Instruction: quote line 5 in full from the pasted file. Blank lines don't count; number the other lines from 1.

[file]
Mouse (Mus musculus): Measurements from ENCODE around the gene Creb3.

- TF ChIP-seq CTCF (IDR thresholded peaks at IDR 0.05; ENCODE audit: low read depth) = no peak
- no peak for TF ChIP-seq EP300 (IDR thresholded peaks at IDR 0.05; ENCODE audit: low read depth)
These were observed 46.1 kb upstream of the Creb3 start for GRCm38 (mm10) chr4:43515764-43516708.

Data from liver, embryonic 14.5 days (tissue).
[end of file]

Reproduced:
Data from liver, embryonic 14.5 days (tissue).